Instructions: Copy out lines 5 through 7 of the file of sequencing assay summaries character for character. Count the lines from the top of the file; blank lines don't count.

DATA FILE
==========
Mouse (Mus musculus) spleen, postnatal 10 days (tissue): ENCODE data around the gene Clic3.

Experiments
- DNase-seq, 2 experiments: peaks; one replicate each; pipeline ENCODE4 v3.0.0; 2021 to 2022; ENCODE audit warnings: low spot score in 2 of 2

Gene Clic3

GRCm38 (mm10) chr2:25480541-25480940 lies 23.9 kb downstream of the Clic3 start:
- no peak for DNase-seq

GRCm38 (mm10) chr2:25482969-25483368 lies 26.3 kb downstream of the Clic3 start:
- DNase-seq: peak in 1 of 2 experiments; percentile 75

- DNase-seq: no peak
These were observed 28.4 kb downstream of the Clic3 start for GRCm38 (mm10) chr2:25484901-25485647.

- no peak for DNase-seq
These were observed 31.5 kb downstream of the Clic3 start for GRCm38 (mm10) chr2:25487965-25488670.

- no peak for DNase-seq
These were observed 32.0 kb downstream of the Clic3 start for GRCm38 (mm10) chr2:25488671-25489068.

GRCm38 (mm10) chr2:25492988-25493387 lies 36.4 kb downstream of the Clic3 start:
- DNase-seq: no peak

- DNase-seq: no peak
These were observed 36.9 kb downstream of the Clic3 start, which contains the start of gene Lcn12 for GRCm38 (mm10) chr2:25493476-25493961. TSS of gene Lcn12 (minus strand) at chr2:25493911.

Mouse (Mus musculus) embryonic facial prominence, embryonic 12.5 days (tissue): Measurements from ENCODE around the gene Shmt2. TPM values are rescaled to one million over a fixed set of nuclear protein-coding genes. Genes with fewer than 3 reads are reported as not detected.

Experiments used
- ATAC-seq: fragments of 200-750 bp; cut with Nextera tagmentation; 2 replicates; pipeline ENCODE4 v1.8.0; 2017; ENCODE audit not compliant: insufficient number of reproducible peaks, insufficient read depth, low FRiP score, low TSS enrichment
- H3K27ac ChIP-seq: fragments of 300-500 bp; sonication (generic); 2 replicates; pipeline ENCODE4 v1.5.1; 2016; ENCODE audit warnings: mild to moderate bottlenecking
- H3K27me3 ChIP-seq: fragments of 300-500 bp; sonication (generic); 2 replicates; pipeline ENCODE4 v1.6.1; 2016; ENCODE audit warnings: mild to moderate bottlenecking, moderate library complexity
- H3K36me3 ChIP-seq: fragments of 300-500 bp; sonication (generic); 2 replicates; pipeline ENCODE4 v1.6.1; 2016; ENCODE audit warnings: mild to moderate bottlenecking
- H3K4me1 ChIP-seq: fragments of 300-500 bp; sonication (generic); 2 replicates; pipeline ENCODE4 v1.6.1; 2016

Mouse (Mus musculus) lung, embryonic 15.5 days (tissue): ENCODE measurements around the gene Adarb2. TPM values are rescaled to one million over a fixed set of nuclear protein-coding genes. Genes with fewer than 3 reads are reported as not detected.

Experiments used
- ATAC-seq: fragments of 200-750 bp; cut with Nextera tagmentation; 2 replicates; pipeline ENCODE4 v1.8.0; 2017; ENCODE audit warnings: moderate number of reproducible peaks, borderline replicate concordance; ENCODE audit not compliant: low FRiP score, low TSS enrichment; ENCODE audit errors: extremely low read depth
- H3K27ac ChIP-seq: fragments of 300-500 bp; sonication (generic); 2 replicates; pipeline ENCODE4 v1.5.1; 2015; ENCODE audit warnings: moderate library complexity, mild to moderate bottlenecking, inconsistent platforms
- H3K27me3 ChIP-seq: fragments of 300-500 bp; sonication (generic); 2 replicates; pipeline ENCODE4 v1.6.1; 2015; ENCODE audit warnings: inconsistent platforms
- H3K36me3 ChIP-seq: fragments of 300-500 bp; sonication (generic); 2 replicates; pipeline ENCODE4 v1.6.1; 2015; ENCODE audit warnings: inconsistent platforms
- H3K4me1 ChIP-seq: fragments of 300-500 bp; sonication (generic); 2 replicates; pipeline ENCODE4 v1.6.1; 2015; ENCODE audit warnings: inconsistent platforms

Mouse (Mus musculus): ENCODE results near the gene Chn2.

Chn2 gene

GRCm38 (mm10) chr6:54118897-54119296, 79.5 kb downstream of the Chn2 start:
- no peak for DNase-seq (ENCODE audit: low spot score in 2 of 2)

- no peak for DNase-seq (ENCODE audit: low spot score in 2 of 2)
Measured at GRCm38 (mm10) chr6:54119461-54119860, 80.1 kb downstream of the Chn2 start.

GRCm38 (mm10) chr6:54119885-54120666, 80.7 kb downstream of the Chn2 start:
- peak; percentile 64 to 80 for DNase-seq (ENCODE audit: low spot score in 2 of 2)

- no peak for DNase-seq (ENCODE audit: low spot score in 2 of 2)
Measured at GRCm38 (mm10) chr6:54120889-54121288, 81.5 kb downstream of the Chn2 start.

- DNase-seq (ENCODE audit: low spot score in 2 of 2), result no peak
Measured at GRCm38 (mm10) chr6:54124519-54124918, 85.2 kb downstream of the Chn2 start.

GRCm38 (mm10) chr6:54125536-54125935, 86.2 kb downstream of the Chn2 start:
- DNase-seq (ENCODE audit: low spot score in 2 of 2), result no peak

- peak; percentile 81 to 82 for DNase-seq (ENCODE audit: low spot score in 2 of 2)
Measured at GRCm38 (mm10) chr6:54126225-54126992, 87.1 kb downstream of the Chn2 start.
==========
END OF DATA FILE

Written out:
GRCm38 (mm10) chr2:25480541-25480940 lies 23.9 kb downstream of the Clic3 start:
- no peak for DNase-seq

GRCm38 (mm10) chr2:25482969-25483368 lies 26.3 kb downstream of the Clic3 start: